WHAT IS ALCOHOL USE DISORDER?
Alcohol use disorder is a pattern of alcohol use that includes problems controlling your drinking, being preoccupied with alcohol, or continuing to use alcohol even when it causes problems. This disorder also includes having to drink more to get the same effect or having withdrawal symptoms when you quickly decrease or stop drinking. Alcohol use disorder includes a level of drinking that is sometimes known as alcoholism.
Unhealthy alcohol use includes any alcohol use that puts your health or safety at risk or causes other alcohol-associated problems. It also involves binge drinking — a pattern of drinking where a male has five or more drinks within two hours or a female has at least four drinks within two hours. Binge drinking results in significant health and safety risks.
If your pattern of drinking leads to repeated significant distress and problems functioning in your daily life, you likely have alcohol use disorder. It could range from mild to severe. However, even a mild disorder can escalate and lead to severe problems, so early treatment is important.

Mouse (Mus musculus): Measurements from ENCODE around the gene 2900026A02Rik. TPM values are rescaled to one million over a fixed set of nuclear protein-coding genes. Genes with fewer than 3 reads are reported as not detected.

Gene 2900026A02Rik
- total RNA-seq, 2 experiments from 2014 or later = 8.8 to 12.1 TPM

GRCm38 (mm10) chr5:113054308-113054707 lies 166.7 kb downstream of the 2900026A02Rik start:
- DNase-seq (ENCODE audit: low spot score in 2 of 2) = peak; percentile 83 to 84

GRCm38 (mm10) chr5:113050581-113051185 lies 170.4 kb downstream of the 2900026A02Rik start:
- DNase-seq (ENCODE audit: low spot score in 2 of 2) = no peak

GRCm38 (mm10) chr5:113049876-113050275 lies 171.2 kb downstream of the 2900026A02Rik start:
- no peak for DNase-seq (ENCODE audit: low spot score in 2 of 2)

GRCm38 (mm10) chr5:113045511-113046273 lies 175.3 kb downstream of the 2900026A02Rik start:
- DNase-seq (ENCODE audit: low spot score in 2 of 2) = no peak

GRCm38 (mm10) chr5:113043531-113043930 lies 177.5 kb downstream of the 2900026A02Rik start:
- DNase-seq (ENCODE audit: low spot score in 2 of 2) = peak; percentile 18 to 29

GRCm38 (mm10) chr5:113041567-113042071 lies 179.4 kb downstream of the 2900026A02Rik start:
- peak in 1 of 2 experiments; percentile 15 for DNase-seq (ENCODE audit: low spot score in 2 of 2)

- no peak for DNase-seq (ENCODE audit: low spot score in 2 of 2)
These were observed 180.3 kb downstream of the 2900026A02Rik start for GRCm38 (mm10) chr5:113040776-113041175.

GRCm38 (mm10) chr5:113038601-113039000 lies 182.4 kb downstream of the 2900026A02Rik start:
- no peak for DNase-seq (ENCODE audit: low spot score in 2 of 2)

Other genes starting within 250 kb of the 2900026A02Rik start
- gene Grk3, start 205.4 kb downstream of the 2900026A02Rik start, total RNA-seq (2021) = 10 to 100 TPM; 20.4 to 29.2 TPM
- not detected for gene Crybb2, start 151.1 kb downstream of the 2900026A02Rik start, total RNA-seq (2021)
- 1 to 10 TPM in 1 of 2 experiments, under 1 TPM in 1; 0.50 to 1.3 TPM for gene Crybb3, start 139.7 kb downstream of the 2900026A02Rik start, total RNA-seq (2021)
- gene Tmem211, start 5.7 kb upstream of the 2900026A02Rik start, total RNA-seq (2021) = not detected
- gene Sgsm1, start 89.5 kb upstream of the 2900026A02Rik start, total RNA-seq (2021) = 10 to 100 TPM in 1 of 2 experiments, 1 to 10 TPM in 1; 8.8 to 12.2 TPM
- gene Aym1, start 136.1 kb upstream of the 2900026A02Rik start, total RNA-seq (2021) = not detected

Alcohol use disorder could be mild, moderate, or severe, based on the number of symptoms you experience. Signs and symptoms might include:
- Being unable to restrict the amount of alcohol you drink
- Wanting to cut back on how much you drink or making unsuccessful attempts to do so
- Spending lots of time drinking, getting alcohol, or recovering from alcohol use
- Feeling a strong craving or desire to drink alcohol
- Failing to fulfill major obligations at work, school, or at home because of repeated alcohol use
- Continuing to drink alcohol even though you know it is causing physical, social, work, or relationship issues
- Giving up or decreasing social and work activities and hobbies to use alcohol
- Using alcohol in situations where it is not safe, like when driving or swimming
- Developing a tolerance to alcohol so you require more to feel its effect or you have a reduced effect from the same amount
- Experiencing withdrawal symptoms — like nausea, sweating, and shaking — when you do not drink, or drinking to avoid these symptoms
Alcohol use disorder could involve periods of being drunk (alcohol intoxication) and symptoms of withdrawal.